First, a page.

his strength and courage that he became the most distinguished fighter of his day, and the unconquered champion of England. His neck and shoulders, which were large, were covered with great muscles; these, with the extraordinary quality of his hands, which never gave way, accounted for his power of hard hitting; his arms were of medium length, and displayed no special muscle. His good-humoured but determined face was so hard that after the severest punishment little trace was visible.
Sayers's pugilistic career commenced on 19 March 1849, when he beat Crouch at Greenhithe. Subsequently he beat Collins at Chapman's Marshes, Long Reach, on 29 April 1851; Jack Grant at Mildenhall on 29 June 1852; and Jack Martin at Long Reach on 26 Jan. 1853. He met, for 100l. a side, on 18 Oct. 1853, near Lakenheath, Suffolk, the most accomplished boxer of the period, Nat Langham, who, being somewhat past his best, had to oppose youth and strength with science. He did this so successfully that at the end of sixty-one rounds, which occupied two hours and two minutes, Sayers, blinded though otherwise strong, was decisively beaten. This was his only defeat, and proved of service to him, for he appreciated Langham's tactics, and utilised them when he met men heavier than himself. Sayers's next victories were over Sims at Long Reach, on 28 Feb. 1854; Harry Poulson, at Appledore, on 26 Jan. 1856; Aaron Jones, on the banks of the Medway, 19 Feb. 1857; Bill Perry (The Tipton Slasher), a much bigger man and a heavy-weight, at the Isle of Grain, on 16 June 1857. The last fight won for Sayers the champion's belt. He subsequently beat Bill Benjamin, at the Isle of Grain, on 5 Jan. 1858; Tom Paddock [q. v.], at Canary island, on 16 June 1858; Bill Benjamin, near Ashford, on 5 April 1858; and Bob Brettle, in Sussex, on 20 Sept. 1859. Sayers's last and most famous fight was with the American, John C. Heenan (the Benicia Boy), for 200l. a side and the championship. They met at Farnborough on Tuesday, 17 April 1860, and fought thirty-seven rounds in two hours and six minutes. The event excited the keenest interest in both hemispheres (Times, 19 April 1860, leading article), and was witnessed by persons in every rank of society. It was chronicled in ‘Punch,’ 28 April 1860, in ‘The Fight of Sayerius and Heenanus, a lay of ancient London.’ Heenan stood 6 ft. 1½ in. in his stockings, and was a powerful heavy-weight with an extraordinarily long reach. Time after time Sayers was knocked down by blows, each of which seemed sufficient to finish the fight; but he always returned good-humoured, though serious, and delivered blow after blow on the American's eyes, while on one occasion he actually knocked his opponent down. Heenan, apparently aware that in fighting he could gain no advantage, closed with Sayers whenever possible, and on one occasion got him in such a position on the ropes that strangulation was imminent. The ropes were cut, the crowd pressed into the ring, and the referee was forced from his place; nevertheless a few more rounds were fought, when Heenan, who had hitherto fought fair, behaved in a way which would have lost him the fight had the referee been efficient. Both men were severely punished, but those who afterwards saw the fight between Heenan and Tom King felt that, but for the damage done in the course of the struggle to Sayers's right arm, he must have won. The result was declared a draw; each man received a belt, and Sayers retired from the championship on 20 May 1860. Three thousand pounds were raised by public subscription, the interest of which was paid to him on condition that he did not fight any more. The money was afterwards divided among his children when they came of age.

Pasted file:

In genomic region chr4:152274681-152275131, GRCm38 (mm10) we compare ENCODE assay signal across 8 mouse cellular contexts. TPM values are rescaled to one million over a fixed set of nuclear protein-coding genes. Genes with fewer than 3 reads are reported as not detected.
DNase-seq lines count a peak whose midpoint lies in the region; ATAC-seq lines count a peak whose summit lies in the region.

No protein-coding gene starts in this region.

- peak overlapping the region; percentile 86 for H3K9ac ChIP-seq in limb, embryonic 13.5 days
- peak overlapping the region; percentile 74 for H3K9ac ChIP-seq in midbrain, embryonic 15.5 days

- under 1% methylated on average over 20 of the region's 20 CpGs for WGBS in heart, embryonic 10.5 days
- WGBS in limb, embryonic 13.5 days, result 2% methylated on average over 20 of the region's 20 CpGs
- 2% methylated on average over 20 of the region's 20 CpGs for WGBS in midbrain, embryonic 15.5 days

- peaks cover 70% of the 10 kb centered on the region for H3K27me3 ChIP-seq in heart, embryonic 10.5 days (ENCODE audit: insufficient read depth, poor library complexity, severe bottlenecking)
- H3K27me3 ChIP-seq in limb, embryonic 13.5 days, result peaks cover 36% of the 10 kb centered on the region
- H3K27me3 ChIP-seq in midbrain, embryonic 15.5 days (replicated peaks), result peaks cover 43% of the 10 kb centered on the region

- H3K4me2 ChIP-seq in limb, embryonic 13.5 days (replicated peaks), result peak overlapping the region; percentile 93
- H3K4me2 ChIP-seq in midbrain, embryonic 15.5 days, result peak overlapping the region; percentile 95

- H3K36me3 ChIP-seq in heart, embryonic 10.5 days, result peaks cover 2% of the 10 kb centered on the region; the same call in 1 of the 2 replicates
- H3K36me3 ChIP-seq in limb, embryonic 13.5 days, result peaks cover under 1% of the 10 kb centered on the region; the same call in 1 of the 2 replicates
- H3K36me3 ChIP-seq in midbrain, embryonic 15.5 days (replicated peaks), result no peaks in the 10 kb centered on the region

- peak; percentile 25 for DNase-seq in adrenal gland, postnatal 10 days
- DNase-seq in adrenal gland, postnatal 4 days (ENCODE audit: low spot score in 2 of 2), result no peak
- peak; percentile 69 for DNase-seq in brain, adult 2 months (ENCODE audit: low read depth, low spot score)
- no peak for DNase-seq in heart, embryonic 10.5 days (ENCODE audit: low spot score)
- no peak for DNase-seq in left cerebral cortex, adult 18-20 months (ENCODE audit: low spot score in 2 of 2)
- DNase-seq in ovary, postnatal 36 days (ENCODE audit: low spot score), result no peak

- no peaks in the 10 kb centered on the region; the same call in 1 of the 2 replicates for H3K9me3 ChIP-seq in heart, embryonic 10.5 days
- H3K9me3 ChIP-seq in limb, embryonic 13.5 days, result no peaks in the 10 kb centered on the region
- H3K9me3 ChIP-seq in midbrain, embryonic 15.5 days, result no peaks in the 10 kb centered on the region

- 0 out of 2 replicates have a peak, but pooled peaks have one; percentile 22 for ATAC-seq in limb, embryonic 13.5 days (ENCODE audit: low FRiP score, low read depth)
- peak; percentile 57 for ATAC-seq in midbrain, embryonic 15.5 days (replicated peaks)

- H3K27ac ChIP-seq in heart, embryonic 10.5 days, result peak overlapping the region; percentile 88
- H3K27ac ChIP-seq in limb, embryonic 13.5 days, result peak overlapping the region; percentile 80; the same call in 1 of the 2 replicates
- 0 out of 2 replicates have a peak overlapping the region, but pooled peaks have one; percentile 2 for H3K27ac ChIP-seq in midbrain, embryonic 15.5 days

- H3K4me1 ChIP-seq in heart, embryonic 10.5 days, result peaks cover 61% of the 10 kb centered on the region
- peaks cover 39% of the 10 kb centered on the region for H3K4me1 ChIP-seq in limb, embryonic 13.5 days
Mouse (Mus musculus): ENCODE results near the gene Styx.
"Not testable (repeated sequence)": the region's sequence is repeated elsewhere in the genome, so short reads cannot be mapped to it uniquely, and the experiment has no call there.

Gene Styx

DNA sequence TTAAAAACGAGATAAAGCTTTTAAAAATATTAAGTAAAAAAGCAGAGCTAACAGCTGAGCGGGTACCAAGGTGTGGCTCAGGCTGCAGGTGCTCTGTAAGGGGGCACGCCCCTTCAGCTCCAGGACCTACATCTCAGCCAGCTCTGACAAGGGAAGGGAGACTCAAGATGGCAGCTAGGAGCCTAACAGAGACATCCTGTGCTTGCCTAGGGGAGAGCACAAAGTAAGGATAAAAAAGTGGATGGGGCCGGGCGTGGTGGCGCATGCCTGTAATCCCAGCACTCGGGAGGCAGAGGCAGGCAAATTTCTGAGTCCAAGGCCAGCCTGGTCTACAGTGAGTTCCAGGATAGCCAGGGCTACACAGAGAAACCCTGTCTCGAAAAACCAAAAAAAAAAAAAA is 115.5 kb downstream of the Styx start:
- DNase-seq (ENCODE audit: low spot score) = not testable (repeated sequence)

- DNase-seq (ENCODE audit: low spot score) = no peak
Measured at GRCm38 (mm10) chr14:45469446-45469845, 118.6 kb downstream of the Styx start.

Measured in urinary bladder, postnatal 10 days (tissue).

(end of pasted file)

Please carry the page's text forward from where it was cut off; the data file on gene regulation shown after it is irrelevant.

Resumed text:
Sayers died on 8 Nov. 1865, and was buried at Highgate cemetery; over his grave there is a monument with a medallion portrait, below which is a recumbent mastiff. The inscription is almost effaced. With his name was associated all that was bold, generous, manly, and honest in the practice of pugilism (Bell's Life, 11 Nov. 1865).
[Miles's Pugilistica, vol. iii. (incorrect in dates); Fistiana, by editor of Bell's Life; Fraser's Mag. lxi. 708–12; personal knowledge. An admirable description of the fight between Sayers and Heenan is given in ‘My Confidences,’ by F. Locker-Lampson, who was present.]
SAYLE, WILLIAM (d. 1671), colonist, first appeared as a councillor in the Bermudas in 1630. On 15 Sept. 1641 he was appointed governor. He vacated the office in 1642, but was reappointed in 1643, and again, with two colleagues, in 1644. When the troubles of the mother country extended to the colony, Sayle contrived to embroil himself with each party successively. In 1647 he was suspected of attempting to subvert the government of the Bermudas in the interests of the commonwealth. He was one of those who in 1646 had obtained a grant of one of the Bahama Islands. To this they gave the name of Eleutheria, and designed it for the seat of a puritan colony. When Sayle went thither